The Blogmeister was recently made aware the Indiana Professional Licensing Agency (PLA) was notifying current licensees of the need to renew their licenses via email. While the PLA is to be congratulated for attempting to save money on postage (they used to mail the reminders), they apparently did not realize many people change email addresses over the two year license period. End result… some people did not receive the notice and their licenses expired. As of the time of this post, they are allowing people to still renew their licenses, but there is an additional fifty dollar fee. Some people are reporting they received a mailed notice of this policy change, while others are being caught unaware. The Blogmeister’s advice? Check your license status ASAP and renew if you are expired.
April 29, 2010
October 2, 2008
From the AP, via the Fort Wayne Journal Gazette:
State Sen. Marvin Riegsecker, a Goshen Republican who helped push statewide adoption of daylight saving time during his two decades in the Indiana General Assembly, died Tuesday at age 71.
Riegsecker died of cancer at the Indiana University Medical Center in Indianapolis, where he was surrounded by his wife, Norma, and immediate family members, according to the Senate Republican caucus. Riegsecker was diagnosed this year with lymphoma and decided not to seek re-election.
Riegsecker, a retired pharmacist who was first elected to the Senate in 1988, was a longtime supporter of statewide daylight saving time and helped usher the contentious proposal through the legislature in 2005.
“I just want to get this over with,” Riegsecker said on the day when the daylight time bill won final approval. “I guarantee if it’s not over with, it will come back to haunt us again.”
Riegsecker represented Senate District 12, which covers most of Elkhart County in northern Indiana. He worked to protect consumers from counterfeit prescription drugs and championed causes such as providing services to those with developmental disabilities.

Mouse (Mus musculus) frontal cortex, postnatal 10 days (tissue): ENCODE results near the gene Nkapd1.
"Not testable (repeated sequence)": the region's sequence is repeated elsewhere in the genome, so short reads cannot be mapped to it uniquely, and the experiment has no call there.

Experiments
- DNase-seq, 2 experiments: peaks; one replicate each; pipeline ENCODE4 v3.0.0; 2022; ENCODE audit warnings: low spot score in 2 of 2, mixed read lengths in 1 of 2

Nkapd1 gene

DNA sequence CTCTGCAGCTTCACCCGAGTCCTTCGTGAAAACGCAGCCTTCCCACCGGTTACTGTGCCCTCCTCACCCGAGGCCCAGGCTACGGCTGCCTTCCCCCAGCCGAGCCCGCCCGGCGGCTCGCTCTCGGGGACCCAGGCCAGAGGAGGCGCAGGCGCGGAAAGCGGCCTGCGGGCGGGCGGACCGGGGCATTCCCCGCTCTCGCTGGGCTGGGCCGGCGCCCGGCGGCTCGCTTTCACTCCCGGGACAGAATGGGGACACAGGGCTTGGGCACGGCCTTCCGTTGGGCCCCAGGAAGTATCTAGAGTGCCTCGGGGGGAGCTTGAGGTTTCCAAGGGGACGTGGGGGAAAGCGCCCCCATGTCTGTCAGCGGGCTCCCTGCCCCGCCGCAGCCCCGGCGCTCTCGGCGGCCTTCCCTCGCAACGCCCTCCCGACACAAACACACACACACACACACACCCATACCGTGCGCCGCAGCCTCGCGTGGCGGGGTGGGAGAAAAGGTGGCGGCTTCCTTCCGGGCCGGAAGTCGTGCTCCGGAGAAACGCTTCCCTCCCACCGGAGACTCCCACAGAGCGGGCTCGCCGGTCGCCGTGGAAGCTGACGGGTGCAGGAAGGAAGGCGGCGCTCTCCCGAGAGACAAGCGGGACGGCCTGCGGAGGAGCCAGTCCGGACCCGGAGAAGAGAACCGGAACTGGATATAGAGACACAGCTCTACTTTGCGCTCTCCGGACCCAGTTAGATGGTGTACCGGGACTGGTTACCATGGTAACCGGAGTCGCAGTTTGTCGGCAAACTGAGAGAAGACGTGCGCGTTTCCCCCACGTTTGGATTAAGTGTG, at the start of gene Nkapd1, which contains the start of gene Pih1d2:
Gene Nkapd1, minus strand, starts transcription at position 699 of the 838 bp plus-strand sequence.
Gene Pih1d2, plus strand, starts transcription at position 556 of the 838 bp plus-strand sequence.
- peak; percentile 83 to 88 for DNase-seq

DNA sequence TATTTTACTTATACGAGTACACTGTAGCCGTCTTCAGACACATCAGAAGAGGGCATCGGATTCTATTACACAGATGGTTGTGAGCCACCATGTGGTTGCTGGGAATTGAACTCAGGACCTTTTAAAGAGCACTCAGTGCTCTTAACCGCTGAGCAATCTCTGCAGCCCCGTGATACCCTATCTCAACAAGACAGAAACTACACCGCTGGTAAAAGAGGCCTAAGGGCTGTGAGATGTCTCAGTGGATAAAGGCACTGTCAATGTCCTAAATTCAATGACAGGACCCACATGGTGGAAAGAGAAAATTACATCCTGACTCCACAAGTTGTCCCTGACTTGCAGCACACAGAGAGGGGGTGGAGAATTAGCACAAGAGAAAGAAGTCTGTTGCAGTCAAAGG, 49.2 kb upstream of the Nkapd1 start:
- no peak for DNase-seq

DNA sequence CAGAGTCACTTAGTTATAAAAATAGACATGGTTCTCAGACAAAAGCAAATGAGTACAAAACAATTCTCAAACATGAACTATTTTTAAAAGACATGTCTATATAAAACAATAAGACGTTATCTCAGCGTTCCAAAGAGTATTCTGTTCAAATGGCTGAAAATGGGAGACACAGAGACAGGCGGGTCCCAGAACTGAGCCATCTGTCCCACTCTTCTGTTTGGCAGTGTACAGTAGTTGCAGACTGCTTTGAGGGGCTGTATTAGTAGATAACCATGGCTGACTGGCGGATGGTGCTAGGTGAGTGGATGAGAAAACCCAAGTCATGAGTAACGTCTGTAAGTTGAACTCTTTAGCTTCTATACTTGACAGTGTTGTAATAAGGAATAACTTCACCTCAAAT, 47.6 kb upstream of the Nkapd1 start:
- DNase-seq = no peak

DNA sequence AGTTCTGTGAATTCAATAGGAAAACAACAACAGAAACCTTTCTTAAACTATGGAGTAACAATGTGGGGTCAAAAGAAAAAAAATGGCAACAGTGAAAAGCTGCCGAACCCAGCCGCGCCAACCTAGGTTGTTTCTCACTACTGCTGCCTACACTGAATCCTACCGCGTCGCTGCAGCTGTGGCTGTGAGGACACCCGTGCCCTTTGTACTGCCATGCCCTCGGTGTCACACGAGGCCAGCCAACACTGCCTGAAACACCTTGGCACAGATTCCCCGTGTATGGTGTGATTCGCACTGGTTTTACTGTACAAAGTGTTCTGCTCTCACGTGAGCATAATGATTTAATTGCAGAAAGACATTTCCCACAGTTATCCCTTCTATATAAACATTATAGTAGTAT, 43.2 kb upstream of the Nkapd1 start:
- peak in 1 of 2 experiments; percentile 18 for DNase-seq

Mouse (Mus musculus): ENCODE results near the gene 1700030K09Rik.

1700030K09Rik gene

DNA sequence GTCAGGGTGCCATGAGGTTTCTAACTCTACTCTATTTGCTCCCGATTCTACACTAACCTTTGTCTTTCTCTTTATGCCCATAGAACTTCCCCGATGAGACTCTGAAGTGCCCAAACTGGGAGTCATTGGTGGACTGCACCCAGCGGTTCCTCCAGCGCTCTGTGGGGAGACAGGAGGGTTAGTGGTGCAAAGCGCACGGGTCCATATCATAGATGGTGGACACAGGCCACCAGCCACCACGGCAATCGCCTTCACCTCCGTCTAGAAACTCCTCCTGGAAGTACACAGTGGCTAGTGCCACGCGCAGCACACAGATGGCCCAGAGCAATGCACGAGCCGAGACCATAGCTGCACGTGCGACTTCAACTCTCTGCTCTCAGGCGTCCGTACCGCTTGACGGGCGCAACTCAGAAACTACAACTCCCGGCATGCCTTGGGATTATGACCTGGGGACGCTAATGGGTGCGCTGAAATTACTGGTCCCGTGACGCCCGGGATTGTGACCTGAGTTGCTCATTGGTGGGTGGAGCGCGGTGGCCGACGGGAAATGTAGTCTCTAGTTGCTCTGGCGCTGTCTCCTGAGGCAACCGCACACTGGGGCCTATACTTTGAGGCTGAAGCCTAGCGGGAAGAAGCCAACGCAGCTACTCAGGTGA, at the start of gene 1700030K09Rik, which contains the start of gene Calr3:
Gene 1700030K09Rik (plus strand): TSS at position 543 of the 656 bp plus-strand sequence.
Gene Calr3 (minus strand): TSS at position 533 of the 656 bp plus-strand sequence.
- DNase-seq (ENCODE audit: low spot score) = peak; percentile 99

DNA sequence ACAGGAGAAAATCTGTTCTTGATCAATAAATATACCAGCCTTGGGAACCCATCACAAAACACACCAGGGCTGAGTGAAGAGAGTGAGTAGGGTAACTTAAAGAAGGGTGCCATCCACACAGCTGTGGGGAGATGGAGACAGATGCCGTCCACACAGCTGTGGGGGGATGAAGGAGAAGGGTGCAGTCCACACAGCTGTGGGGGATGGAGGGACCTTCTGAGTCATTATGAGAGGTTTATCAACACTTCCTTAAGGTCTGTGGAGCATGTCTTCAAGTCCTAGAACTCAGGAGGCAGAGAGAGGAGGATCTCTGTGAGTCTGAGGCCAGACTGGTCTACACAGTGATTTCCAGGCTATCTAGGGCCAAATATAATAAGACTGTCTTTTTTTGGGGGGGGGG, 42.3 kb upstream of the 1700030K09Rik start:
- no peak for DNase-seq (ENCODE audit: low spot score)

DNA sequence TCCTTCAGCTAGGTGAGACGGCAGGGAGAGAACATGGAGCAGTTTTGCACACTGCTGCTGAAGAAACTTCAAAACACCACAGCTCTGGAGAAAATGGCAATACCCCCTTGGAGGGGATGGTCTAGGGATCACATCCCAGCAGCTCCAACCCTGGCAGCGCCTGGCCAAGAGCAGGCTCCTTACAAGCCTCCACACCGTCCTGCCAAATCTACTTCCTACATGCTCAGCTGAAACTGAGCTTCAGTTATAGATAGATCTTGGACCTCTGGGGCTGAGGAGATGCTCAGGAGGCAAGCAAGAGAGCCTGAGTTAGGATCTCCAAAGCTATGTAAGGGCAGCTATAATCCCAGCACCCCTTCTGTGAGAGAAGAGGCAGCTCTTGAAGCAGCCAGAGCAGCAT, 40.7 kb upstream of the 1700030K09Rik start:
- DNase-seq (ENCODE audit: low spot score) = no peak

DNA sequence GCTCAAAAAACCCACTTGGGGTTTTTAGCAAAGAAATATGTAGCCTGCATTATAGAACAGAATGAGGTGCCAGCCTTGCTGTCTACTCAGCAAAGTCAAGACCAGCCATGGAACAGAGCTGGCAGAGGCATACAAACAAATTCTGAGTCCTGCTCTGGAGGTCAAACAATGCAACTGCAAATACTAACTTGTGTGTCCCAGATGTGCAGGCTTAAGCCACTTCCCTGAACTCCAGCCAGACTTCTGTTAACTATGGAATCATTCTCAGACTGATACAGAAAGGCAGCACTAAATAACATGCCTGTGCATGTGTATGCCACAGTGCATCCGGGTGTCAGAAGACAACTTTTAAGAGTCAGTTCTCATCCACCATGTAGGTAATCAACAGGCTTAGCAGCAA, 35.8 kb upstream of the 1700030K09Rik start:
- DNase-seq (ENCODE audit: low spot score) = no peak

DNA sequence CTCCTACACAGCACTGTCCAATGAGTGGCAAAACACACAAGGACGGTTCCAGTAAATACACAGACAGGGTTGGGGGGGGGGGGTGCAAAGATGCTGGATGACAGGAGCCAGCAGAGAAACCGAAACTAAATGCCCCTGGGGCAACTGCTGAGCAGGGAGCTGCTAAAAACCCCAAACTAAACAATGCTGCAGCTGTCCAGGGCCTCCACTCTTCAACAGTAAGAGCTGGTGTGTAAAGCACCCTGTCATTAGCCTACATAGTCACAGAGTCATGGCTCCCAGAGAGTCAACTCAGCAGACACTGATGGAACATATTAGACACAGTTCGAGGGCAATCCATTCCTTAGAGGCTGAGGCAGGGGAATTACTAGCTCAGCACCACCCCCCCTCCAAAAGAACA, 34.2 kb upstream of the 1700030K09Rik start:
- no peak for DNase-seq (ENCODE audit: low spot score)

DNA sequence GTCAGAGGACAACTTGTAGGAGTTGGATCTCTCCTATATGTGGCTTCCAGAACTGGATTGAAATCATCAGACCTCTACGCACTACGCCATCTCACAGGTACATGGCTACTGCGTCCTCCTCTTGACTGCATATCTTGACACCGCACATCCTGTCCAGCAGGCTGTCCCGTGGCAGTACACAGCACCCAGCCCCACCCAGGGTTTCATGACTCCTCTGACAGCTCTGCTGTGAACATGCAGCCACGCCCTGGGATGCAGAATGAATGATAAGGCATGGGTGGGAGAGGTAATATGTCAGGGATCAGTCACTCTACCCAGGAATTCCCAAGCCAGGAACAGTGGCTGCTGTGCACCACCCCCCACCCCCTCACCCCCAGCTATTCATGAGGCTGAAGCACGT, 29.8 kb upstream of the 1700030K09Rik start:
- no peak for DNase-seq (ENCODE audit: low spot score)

“In my four years in state government, I never met a kinder or more decent person than Marvin Riegsecker,” Gov. Mitch Daniels said. “Plus, he was brave in helping us tackle tough issues, always caring more about Indiana’s future than his own political future.”
Riegsecker was hospitalized for parts of the last legislative session.
“Legislative colleagues will always remember Sen. Riegsecker’s intelligence, passion and commitment,” said Senate President Pro Tem David Long, R-Fort Wayne. “We will all miss Marvin greatly.”
The Blogmeister wishes Sen. Reigsecker’s family well in their time of sorrow.
February 27, 2008
The Indianapolis Star Business section has a great in-depth story on the 2004 insurance change in Indiana that allowed insurance companies to either deny insurance policies for pre-existing conditions, or waive coverage for 10 years for those conditions. At the time, it was touted as a way for more people to be covered, at a lower price, because the insurance companies would not have to cover “high risk” patients. In addition, in 2004, Indiana was only one of two states requiring insurance companies to cover these “high risk” patients. When the law was being discussed in the legislature, the insurance companies told our representatives they were in support of this measure, because it would help more of the citizens of Indiana get coverage, at a lower cost.